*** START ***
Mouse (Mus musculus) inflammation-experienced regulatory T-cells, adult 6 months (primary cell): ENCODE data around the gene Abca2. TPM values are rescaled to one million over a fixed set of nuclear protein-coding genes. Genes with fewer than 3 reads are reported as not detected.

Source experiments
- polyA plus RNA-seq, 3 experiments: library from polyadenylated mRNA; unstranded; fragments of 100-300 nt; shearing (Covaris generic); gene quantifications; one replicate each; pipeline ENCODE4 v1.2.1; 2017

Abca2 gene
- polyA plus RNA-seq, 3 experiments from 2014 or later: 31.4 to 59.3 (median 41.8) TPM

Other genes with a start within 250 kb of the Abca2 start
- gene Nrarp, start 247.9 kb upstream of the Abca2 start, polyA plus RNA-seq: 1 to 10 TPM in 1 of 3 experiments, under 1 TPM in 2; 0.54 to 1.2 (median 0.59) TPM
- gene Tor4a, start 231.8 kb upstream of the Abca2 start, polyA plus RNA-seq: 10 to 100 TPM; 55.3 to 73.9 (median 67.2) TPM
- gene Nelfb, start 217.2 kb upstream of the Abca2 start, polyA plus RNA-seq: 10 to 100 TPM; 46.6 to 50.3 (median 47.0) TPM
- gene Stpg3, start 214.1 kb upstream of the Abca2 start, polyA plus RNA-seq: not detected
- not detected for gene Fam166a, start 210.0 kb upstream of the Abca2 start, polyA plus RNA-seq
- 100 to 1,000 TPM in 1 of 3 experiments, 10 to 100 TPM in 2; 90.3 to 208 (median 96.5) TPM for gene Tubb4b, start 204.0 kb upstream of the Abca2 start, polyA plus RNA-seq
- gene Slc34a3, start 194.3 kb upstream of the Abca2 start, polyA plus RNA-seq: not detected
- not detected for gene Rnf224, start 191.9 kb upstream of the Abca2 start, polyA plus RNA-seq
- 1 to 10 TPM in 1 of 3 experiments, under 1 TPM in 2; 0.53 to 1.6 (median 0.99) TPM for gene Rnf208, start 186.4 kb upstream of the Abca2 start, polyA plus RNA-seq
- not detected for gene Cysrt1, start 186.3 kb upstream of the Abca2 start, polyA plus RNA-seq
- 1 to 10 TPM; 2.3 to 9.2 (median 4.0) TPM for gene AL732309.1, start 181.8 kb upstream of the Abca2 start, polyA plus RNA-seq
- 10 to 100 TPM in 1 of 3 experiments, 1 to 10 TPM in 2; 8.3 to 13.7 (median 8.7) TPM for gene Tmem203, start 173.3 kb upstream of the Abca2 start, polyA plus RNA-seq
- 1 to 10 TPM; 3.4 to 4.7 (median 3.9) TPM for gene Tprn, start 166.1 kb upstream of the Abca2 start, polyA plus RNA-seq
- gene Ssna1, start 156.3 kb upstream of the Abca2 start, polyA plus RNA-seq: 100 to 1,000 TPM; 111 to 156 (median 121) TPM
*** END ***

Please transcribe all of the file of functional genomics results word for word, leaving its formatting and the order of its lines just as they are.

Mouse (Mus musculus) inflammation-experienced regulatory T-cells, adult 6 months (primary cell): ENCODE data around the gene Abca2. TPM values are rescaled to one million over a fixed set of nuclear protein-coding genes. Genes with fewer than 3 reads are reported as not detected.

Source experiments
- polyA plus RNA-seq, 3 experiments: library from polyadenylated mRNA; unstranded; fragments of 100-300 nt; shearing (Covaris generic); gene quantifications; one replicate each; pipeline ENCODE4 v1.2.1; 2017

Abca2 gene
- polyA plus RNA-seq, 3 experiments from 2014 or later: 31.4 to 59.3 (median 41.8) TPM

Other genes with a start within 250 kb of the Abca2 start
- gene Nrarp, start 247.9 kb upstream of the Abca2 start, polyA plus RNA-seq: 1 to 10 TPM in 1 of 3 experiments, under 1 TPM in 2; 0.54 to 1.2 (median 0.59) TPM
- gene Tor4a, start 231.8 kb upstream of the Abca2 start, polyA plus RNA-seq: 10 to 100 TPM; 55.3 to 73.9 (median 67.2) TPM
- gene Nelfb, start 217.2 kb upstream of the Abca2 start, polyA plus RNA-seq: 10 to 100 TPM; 46.6 to 50.3 (median 47.0) TPM
- gene Stpg3, start 214.1 kb upstream of the Abca2 start, polyA plus RNA-seq: not detected
- not detected for gene Fam166a, start 210.0 kb upstream of the Abca2 start, polyA plus RNA-seq
- 100 to 1,000 TPM in 1 of 3 experiments, 10 to 100 TPM in 2; 90.3 to 208 (median 96.5) TPM for gene Tubb4b, start 204.0 kb upstream of the Abca2 start, polyA plus RNA-seq
- gene Slc34a3, start 194.3 kb upstream of the Abca2 start, polyA plus RNA-seq: not detected
- not detected for gene Rnf224, start 191.9 kb upstream of the Abca2 start, polyA plus RNA-seq
- 1 to 10 TPM in 1 of 3 experiments, under 1 TPM in 2; 0.53 to 1.6 (median 0.99) TPM for gene Rnf208, start 186.4 kb upstream of the Abca2 start, polyA plus RNA-seq
- not detected for gene Cysrt1, start 186.3 kb upstream of the Abca2 start, polyA plus RNA-seq
- 1 to 10 TPM; 2.3 to 9.2 (median 4.0) TPM for gene AL732309.1, start 181.8 kb upstream of the Abca2 start, polyA plus RNA-seq
- 10 to 100 TPM in 1 of 3 experiments, 1 to 10 TPM in 2; 8.3 to 13.7 (median 8.7) TPM for gene Tmem203, start 173.3 kb upstream of the Abca2 start, polyA plus RNA-seq
- 1 to 10 TPM; 3.4 to 4.7 (median 3.9) TPM for gene Tprn, start 166.1 kb upstream of the Abca2 start, polyA plus RNA-seq
- gene Ssna1, start 156.3 kb upstream of the Abca2 start, polyA plus RNA-seq: 100 to 1,000 TPM; 111 to 156 (median 121) TPM